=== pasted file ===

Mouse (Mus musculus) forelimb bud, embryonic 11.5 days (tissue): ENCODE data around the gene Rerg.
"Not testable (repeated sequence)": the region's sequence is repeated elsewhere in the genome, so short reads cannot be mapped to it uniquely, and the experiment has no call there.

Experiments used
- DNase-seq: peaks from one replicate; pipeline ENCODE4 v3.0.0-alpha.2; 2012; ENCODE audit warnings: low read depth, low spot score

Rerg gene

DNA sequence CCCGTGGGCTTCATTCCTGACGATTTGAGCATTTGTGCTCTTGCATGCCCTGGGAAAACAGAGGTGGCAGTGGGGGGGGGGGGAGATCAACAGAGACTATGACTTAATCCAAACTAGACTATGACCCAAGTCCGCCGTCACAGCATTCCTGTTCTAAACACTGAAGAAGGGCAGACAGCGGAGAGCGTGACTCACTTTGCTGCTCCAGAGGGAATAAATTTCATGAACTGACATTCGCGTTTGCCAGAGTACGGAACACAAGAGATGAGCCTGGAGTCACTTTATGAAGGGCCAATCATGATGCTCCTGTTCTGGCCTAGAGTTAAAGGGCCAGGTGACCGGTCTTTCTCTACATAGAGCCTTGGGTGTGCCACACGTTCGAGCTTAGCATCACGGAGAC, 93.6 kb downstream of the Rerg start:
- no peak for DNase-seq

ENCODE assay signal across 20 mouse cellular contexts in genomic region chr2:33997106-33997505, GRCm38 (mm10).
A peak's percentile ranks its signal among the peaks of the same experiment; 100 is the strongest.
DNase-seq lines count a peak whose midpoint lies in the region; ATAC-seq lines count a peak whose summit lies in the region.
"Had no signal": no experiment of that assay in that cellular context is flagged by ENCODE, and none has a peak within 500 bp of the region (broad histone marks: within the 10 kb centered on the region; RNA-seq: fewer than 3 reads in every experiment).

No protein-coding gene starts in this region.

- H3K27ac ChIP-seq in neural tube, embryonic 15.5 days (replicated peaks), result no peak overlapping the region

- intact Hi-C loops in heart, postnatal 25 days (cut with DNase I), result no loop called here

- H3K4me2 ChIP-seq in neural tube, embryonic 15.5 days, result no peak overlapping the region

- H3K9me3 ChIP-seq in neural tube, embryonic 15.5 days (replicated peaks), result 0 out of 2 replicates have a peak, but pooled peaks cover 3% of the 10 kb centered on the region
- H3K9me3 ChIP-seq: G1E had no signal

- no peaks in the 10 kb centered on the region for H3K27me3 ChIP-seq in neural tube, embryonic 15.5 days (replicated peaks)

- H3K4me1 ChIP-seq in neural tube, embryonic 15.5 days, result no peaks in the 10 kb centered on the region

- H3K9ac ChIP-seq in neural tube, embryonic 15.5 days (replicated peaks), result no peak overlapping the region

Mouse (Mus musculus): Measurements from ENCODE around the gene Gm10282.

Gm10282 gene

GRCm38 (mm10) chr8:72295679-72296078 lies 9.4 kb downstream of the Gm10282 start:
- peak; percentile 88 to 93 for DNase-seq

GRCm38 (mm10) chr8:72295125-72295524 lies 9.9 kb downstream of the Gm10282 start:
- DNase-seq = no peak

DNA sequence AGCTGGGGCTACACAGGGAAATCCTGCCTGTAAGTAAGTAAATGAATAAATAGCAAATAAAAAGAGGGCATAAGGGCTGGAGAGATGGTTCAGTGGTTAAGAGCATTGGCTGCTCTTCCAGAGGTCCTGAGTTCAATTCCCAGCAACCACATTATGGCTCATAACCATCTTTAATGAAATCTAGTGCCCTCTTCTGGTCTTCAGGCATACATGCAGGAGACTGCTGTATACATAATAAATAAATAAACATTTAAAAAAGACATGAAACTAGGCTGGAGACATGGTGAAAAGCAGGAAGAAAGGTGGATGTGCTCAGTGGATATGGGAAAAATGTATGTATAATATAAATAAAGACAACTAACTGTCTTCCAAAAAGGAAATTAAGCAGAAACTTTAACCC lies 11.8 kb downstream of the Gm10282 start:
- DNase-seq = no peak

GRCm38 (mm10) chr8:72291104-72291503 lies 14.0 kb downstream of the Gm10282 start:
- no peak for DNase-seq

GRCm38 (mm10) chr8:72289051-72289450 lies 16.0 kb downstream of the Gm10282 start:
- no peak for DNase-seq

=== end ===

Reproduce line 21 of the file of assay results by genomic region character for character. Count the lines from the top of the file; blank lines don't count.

Mouse (Mus musculus): Measurements from ENCODE around the gene Gm10282.